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Running

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Review: My Life On the Run by Bart Yasso

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Becoming a runner in the course of 2 years has been one of the most fulfilling experiences of my life. The journey we all take as we hit the streets is one we all share, similar or different. Over the last 3 weeks I have had the pleasure of reading "My Life On The Run" by Bart Yasso. A running journey that hits at the heart of why we do what we do.

For those that are unfamiliar with Mr Yasso, here is a little explanation. He has been dubbed the "Mayor of Running" for his generosity of sharing what running can mean in all of our lives. He can be found as a contributer to Runners World Magazine and fellow Blogger at his  site www.bartyasso.com. I encourage you to click on the link to read his bio.

His book "My Life On The Run" is one that I found incredibly motivating. As I read this book I found my self comparing him to Jack Kerouac. Now, not quite a stream of conscious writer, but more a larger than life personality with a shear joy of living, running and meeting new people in new places. Bart really knows how to just "connect" with people, whether you are in the same room or the simple act of turning the page.

With this joy of life comes great adventure, much like an "On the Road" experience. For instance running down a path only to find a Rhino facing him! He has ran races in all seven continents from Antarctica to the Smokey Mountains and remembers them all with fun detail. He has also completed five Ironman competitions and the Badwater 146 in Death Valley.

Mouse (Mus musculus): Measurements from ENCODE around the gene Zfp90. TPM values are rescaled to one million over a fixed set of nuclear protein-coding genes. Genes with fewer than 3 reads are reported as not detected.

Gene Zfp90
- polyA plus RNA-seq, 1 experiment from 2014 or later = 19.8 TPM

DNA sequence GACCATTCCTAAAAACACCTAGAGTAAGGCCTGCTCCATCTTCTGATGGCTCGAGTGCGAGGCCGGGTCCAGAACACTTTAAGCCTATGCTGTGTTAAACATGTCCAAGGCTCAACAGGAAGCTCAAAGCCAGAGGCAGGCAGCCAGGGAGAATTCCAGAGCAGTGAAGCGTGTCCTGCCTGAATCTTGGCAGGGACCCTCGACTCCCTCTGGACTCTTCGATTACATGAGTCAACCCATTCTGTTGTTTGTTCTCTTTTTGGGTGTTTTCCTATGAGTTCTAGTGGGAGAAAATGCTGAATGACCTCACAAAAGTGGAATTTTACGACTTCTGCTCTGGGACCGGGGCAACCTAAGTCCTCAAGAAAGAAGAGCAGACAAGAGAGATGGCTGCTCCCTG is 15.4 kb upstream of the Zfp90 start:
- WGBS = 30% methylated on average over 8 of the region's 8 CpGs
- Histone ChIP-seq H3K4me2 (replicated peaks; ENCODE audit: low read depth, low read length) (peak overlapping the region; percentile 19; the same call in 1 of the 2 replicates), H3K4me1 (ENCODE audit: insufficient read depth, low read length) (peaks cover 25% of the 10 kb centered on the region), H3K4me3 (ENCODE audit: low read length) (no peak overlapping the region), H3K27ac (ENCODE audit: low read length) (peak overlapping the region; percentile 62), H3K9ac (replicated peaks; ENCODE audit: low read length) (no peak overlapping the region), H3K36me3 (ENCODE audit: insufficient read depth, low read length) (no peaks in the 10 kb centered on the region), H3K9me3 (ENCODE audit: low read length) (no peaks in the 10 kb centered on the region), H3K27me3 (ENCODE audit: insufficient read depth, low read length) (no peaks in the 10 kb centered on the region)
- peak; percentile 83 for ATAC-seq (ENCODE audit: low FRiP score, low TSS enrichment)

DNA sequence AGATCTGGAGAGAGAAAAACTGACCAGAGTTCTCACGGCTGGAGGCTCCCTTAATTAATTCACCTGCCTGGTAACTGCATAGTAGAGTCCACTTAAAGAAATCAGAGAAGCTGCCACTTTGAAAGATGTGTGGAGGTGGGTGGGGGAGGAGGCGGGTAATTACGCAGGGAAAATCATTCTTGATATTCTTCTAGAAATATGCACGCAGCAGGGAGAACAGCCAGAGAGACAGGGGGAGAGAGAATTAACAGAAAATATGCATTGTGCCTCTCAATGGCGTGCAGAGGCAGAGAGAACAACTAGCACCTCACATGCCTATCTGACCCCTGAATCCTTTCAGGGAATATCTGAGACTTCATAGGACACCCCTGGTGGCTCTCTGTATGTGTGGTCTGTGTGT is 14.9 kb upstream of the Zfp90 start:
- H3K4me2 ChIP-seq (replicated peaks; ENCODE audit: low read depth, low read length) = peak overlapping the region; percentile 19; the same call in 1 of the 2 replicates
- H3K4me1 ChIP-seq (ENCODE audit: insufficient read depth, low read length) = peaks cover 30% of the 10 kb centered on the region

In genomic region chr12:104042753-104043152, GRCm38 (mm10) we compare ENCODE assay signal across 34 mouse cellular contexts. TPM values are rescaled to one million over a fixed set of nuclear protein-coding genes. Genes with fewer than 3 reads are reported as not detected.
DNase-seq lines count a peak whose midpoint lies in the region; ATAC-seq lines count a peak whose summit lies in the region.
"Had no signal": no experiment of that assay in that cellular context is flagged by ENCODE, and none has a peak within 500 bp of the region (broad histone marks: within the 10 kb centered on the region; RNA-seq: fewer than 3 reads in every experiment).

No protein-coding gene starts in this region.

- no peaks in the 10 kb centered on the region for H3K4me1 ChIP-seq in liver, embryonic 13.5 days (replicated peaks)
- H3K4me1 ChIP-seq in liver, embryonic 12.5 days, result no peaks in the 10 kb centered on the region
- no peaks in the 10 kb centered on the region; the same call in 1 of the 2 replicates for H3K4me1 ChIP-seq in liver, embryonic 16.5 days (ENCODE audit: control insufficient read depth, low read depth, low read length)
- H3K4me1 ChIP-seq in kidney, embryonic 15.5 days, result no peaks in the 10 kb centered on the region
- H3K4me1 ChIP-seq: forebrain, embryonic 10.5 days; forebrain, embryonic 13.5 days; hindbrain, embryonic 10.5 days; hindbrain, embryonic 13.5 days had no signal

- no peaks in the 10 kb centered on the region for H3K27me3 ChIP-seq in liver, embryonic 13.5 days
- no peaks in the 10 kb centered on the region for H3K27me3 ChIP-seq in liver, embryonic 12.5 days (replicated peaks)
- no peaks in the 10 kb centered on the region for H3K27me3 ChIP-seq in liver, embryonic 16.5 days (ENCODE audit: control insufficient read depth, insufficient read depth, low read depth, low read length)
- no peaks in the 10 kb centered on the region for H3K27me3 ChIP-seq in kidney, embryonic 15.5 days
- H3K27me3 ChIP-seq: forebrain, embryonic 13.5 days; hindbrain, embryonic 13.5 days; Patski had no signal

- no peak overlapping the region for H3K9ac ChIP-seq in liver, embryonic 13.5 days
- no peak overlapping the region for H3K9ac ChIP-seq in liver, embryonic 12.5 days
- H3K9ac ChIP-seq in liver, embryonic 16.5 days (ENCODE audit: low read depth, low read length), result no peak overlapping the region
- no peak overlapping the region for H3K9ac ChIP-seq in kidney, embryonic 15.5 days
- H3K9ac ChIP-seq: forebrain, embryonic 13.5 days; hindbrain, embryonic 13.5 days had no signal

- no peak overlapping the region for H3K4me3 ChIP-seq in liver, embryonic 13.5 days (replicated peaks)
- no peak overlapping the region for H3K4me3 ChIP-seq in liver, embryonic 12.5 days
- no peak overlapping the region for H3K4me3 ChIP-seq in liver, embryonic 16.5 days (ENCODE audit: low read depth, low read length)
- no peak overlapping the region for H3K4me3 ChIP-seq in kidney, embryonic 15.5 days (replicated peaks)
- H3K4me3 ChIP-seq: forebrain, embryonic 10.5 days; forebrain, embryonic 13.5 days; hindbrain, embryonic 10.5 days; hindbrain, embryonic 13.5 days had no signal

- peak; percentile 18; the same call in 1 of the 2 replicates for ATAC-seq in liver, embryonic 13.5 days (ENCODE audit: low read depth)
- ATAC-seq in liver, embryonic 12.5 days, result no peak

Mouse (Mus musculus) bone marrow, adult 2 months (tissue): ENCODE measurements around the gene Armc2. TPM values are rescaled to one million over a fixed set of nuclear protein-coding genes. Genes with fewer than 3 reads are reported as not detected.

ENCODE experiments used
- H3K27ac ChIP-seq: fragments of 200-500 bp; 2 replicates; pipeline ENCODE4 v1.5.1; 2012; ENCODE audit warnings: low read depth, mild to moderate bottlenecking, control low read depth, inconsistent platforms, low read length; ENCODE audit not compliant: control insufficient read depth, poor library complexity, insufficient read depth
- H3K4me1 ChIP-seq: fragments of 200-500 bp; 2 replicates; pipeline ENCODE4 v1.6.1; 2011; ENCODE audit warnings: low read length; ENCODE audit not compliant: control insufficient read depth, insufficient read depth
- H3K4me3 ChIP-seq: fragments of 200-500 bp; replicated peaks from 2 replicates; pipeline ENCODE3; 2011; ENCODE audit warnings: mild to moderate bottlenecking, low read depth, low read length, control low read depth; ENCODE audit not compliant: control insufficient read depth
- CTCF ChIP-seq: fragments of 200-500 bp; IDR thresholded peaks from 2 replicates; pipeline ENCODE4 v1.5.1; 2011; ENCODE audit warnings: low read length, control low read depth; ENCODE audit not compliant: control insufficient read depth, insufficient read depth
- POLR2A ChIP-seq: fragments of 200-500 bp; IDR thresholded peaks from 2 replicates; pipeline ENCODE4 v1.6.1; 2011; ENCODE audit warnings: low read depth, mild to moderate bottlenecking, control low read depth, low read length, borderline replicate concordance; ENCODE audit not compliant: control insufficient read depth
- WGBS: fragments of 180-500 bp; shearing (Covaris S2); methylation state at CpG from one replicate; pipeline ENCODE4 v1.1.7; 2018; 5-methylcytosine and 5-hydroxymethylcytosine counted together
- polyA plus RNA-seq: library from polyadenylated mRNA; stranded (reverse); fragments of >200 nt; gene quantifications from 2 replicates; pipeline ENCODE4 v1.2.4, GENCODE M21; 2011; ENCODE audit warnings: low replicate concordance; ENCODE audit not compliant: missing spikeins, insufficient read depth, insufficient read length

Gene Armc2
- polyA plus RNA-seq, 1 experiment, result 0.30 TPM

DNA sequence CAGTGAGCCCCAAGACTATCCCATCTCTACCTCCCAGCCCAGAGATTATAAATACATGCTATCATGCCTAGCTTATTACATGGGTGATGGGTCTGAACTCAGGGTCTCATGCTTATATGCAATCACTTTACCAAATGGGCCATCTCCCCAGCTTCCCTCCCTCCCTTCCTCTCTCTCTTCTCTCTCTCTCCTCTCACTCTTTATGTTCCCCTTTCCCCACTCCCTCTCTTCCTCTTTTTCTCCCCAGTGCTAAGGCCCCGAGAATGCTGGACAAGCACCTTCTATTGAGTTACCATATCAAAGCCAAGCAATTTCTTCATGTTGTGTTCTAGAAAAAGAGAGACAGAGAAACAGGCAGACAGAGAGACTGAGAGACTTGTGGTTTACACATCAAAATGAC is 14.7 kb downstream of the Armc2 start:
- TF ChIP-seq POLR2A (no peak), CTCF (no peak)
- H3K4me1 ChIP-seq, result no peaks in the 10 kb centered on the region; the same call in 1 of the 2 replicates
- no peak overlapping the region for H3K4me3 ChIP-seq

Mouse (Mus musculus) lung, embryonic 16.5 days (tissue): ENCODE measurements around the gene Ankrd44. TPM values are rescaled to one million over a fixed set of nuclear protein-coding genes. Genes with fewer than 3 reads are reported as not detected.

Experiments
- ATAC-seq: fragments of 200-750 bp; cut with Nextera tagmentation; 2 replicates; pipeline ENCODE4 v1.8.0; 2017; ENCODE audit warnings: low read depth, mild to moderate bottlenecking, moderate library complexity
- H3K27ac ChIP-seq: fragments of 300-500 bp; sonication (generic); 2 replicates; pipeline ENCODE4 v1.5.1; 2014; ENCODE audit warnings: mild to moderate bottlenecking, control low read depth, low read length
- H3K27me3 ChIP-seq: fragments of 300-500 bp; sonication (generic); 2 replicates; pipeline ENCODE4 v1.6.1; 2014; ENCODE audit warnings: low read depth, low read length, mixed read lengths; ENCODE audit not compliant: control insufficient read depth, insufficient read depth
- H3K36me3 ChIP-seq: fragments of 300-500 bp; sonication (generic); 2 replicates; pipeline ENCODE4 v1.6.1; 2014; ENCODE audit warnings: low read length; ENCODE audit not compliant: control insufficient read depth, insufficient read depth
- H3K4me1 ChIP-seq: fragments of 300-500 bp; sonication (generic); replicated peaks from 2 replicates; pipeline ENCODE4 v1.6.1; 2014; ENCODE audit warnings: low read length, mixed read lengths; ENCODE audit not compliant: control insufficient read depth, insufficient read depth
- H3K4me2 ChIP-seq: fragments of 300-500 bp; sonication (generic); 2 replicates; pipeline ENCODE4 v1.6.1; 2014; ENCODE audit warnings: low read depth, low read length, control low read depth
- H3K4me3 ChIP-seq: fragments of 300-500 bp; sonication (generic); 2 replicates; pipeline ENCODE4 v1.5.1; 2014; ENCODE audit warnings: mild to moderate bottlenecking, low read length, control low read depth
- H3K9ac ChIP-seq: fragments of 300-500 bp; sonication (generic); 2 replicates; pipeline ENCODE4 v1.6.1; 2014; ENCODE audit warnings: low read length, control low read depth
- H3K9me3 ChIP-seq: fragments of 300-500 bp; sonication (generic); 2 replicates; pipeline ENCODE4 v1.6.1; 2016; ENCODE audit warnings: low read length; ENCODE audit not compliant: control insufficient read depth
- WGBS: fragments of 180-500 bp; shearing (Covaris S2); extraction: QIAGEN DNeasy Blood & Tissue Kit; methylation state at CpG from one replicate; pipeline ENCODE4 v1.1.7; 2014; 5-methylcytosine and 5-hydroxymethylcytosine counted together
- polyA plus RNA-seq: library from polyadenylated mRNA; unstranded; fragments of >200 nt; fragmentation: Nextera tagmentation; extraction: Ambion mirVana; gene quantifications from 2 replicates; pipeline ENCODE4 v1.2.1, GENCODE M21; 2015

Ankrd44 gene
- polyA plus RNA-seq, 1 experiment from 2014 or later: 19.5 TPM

These accomplishments are fantastic, but that is not what drew me into this book. Bart has overcome more than one obstacle  including addiction (which he freely admits) and one he could not control -- Lyme disease. For those unaware Lyme Disease is debilitating muscular disease that can be very painful. It is the life changing moments that Bart overcomes and still battles that make this book come together.

Bart could have easily just talked about all the accomplishments that he made, but it is his connection to people that is the real accomplishment. Changing lives for many people he has come across. One thing that Bart is not is pompous. This is what makes him so engaging. He can really make fun of himself, which makes this book easy to read. In fact there is a great little story about running with a real live "Jack Ass" in a race you will not believe. One of my favorites was a story about running a race at a nudist colony (almost made me want to try!)

Bart definitely has his opinions and I don't agree with everything he says, but I will tell you I do think differently after reading this book. I was never one to think about being a vegetarian but Bart had an interesting line about how much grain it takes to produce one hamburger as opposed to feeding x amount of people. Don't get me wrong this book is not written with an agenda about vegetarianism nor any other political fire. It just made me think in a different way and I always love that from an author.

In addition to all his adventures Bart also gives some training advice,  training schedules and the skinny on the Yasso 800's. (A marathon time prediction system based upon the average time it takes you to run 800 meters.)  He also gives you his list of favorite races in the world to run -- more than a few on there I would like to do, like the Rome Marathon.

This is one of the best running books I have read so far and one that every runner should pick up. In Bart's words "Running may be the connective tissue, but the true essence of the sport is a passage to a bigger world".

I know my world is now bigger.